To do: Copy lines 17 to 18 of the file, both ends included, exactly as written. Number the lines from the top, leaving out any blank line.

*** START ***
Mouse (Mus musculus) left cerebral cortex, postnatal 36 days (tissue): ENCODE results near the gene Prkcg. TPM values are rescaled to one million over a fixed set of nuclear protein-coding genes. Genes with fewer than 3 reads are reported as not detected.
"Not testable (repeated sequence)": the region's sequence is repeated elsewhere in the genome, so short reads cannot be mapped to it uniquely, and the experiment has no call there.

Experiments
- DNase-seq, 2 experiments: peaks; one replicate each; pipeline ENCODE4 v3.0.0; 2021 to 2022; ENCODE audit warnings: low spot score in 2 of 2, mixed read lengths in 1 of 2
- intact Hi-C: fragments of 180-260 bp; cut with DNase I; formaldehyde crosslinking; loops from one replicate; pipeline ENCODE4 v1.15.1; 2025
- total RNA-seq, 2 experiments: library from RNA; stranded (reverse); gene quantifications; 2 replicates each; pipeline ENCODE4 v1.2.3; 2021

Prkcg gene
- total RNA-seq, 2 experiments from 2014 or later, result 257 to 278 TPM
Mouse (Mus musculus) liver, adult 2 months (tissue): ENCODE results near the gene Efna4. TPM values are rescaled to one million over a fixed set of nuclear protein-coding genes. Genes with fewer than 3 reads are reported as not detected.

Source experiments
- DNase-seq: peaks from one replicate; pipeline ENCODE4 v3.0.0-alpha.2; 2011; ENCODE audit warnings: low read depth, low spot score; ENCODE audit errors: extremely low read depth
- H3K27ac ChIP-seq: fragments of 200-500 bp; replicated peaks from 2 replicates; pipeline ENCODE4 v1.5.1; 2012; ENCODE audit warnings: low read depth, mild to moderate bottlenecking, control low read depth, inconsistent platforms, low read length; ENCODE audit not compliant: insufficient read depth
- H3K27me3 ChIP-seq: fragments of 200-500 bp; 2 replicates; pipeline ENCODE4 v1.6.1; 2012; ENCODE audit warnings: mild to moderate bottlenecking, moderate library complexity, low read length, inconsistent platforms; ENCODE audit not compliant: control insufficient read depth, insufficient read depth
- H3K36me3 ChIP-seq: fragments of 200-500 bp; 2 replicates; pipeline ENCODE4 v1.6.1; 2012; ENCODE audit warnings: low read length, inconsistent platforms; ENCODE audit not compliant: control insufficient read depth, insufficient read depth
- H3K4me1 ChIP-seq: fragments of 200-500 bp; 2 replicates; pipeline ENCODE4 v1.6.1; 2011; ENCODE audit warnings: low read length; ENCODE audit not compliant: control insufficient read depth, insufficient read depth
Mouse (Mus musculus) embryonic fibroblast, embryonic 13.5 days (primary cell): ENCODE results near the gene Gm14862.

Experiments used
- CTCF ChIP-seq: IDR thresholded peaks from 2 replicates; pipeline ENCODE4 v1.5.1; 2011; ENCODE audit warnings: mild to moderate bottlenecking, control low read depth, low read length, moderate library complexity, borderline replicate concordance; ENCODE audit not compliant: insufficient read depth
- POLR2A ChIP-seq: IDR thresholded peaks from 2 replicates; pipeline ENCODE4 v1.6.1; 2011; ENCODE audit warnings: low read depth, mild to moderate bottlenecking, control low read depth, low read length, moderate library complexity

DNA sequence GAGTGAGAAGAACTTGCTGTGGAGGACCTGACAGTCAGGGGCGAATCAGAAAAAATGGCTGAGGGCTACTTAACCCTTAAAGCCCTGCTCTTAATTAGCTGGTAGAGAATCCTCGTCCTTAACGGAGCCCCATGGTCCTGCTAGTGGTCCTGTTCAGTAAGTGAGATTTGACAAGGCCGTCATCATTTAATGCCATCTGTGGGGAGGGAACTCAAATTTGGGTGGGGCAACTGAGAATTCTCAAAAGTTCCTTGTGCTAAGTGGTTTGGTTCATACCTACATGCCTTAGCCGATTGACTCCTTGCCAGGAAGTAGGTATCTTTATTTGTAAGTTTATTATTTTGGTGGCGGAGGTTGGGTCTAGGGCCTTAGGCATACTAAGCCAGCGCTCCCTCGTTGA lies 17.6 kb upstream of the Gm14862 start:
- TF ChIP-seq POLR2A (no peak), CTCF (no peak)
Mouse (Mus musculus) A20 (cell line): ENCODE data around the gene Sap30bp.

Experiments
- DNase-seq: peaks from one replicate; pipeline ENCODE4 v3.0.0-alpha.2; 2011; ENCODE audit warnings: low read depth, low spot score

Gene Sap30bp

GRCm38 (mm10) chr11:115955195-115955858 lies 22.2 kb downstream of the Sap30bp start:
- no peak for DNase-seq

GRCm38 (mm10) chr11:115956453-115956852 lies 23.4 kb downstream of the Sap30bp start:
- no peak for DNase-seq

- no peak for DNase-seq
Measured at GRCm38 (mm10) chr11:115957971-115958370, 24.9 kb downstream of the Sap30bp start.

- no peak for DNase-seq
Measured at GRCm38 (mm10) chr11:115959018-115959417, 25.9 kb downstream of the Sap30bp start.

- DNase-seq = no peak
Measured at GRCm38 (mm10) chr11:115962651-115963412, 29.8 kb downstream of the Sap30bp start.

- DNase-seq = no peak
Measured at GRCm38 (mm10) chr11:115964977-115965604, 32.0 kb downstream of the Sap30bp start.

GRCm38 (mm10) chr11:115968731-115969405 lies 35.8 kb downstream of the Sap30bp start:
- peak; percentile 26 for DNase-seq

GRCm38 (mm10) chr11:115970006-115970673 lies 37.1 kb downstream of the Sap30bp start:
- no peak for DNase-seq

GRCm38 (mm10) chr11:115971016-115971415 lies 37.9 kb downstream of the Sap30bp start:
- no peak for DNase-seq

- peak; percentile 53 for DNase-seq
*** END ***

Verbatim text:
Experiments used
- CTCF ChIP-seq: IDR thresholded peaks from 2 replicates; pipeline ENCODE4 v1.5.1; 2011; ENCODE audit warnings: mild to moderate bottlenecking, control low read depth, low read length, moderate library complexity, borderline replicate concordance; ENCODE audit not compliant: insufficient read depth